YOU KNOW THE GOLFER, the one that swears often, leaves broken tees about the grass, doesn’t replace his divots, parks his cart too close to the greens, doesn’t respect signs requesting not to tread in certain areas, lands his ball close to you when you are in front of him, doesn’t wait his turn to hit, and on and on.
The question I have is how did this person learn to behave this way? To my knowledge, there are no easily accessible classes on golf etiquette. Least anyone sign up for such training. And there is little prerequisite to behave on the course. How many courses would kick out a paying player for breaches in etiquette?
Despite playing for decades, I have not received any formal training on how to conduct myself. Most of what I had learned came from my father and friends, and you can’t always trust other golfers to know any more than you. Much like the ancient Indian tribes, education is passed from one generation to another by word of mouth. And like the telephone game, the information often changes when passed from one to another.
So where does that leave a person with few golfing friends to help guide him? Would you advise a stranger you are matched up with for a day that his behavior is unacceptable or would you simple think that in three hours you never have to see this person again?
Few golfers seek out education and information on a dry subject such as behavior and rules. Yet it’s these actions and behaviors that make golf what it is – a game of ethics, etiquette, and physical and mental challenge.
Here’s an excerpt from my recently published book, The Golf Rules-Etiquette, Enhance Your Golf Etiquette By Watching Others’ Mistakes.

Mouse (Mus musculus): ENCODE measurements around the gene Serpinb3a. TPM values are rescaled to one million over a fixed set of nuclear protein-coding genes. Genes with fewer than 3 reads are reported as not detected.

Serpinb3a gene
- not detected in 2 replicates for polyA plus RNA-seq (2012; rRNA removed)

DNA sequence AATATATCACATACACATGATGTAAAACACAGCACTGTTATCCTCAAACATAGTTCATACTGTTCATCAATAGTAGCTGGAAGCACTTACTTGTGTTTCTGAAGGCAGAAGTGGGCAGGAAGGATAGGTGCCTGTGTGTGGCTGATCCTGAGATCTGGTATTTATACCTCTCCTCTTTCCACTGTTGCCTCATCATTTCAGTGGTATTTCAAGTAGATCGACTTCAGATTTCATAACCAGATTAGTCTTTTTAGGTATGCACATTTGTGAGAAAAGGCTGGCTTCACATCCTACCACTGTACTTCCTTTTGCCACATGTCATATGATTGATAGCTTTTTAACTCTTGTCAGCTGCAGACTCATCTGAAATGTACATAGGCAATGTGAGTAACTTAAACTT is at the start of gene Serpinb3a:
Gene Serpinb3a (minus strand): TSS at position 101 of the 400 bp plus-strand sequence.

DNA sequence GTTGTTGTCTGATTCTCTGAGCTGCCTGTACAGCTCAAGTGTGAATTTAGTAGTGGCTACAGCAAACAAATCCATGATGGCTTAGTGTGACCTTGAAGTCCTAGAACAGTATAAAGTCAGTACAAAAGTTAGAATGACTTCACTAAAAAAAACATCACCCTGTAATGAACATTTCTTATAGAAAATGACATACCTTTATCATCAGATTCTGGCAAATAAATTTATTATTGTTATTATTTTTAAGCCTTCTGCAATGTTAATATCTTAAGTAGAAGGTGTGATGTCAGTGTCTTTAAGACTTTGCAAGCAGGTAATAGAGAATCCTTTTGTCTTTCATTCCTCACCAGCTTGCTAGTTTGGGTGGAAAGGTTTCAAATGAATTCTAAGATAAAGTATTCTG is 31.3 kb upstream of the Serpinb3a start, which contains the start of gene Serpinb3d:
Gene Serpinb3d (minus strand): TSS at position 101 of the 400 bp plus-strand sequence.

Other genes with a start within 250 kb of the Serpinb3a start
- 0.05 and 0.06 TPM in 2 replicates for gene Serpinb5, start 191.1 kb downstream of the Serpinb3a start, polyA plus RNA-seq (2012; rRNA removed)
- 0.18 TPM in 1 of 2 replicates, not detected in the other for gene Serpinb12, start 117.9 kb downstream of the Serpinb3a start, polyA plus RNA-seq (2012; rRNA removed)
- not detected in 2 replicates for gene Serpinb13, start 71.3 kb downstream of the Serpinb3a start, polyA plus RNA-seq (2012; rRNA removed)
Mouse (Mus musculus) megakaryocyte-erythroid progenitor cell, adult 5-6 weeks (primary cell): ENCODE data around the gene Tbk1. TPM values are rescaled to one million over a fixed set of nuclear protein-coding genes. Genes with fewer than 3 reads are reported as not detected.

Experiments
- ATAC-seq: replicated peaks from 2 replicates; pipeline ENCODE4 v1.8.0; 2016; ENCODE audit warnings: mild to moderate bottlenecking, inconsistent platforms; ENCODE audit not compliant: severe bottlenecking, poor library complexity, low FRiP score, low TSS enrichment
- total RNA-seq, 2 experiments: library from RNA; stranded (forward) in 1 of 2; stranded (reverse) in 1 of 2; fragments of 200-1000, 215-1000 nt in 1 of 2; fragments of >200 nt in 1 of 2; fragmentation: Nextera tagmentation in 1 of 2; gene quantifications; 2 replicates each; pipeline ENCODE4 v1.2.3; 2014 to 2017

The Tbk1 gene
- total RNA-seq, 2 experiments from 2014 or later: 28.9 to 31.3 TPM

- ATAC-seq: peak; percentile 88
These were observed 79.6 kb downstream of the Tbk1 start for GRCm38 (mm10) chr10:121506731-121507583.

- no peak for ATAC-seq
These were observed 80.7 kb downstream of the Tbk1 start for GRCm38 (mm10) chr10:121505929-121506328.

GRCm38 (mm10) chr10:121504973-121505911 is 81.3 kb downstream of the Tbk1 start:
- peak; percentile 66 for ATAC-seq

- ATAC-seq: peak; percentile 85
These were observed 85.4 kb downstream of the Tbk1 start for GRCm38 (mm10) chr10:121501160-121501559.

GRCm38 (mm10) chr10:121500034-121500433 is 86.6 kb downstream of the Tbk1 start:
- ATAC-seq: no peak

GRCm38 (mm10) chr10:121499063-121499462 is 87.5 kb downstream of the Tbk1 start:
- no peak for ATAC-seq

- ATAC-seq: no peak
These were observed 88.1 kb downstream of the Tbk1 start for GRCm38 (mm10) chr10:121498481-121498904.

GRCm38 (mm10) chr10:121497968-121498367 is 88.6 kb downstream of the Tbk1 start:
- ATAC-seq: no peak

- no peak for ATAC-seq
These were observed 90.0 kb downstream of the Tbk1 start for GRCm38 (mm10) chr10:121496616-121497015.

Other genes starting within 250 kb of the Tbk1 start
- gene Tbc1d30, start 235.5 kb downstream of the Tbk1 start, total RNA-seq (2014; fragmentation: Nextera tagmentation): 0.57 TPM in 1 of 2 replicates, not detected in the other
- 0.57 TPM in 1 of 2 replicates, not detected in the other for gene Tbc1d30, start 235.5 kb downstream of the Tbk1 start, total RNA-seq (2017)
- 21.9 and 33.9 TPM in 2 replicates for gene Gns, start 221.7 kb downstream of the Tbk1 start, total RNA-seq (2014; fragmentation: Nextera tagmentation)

After a quick waggle Nicholas swung, sending the ball on a fast hook and into the stream.
“Damn,” he mumbled as he slammed his driver into the ground. [Anger is no reason to damage any part of the course.] “That’s my mulligan for the day,” he stated as he grabbed another ball from his pocket to re-tee. [Remember, a ‘mulligan’, or re-do or do-over, is not a legal option. Every stroke must be counted.]
“We count every stroke, Mr. Filler,” stated Charles. “That’s the way a gentleman plays.”
“You’re right,” replied Nicholas, who then released a deep breath and took a gentle swing at his replacement ball, landing it in the center of the fairway some twenty yards short of the familiar holly bush. He then reached down and, using his tee, repaired the impression in the ground he made in anger with his club. [Errors in judgment happen, just remember to correct them if you can.]
Think there aren’t a lot of ways to show poor behavior? This book has over 200 references to ways you can better your behavior while enjoying a good golf story.
Here’s another quote from the book, showing how you can show respect to not only those playing but those working.
As Nicholas prepared for his drive a grounds keeper was seen driving down the out of bounds side of the fairway. Nicholas took a step back to wait for him to pass.
“Feel free to swing away, Mr. Filler,” Charles said. “If any of those maintenance workers are on the course during an outing they deserve anything that happens to them.” [Remember, it’s the grounds crew’s job to constantly provide upkeep to the course. It’s to their credit that you can play a well-manicured course. If they are working, give them a moment to finish and clear out of your way. It’s safe and courteous.]
In less than a minute the cart was out of range and the driver waved in gratitude as he drove away.
I spent a great deal of time researching these areas in an attempt to bridge the gap of education and action on the course while making learning fun and entertaining. The product of this effort is The Golf Rules, a series of books that explain stroke play, match play, and golf etiquette in an entertaining and education atmosphere. Learn while laughing in my mantra.
I call upon all golfers to be good citizens of the game, help new players enjoy the sport and be educated in its rich history and traditions, show everyone how to behave well on the course, always show sportsmanship, and enjoy the game.
Richard Todd is the author of The Golf Rules, an entertaining and educational series of books on stroke play, match play, and golf etiquette, as well as Short Stories from the Long Links. He is a lifelong golfer, has been trained on the rules of golf by the USGA and the PGA, has been interviewed on the PGA Tour radio station, and seen in multiple print and electronic media. Follow him on Facebook, Twitter, WordPress, and YouTube, and visit www.TheGolfRules.com for more information and to purchase his works.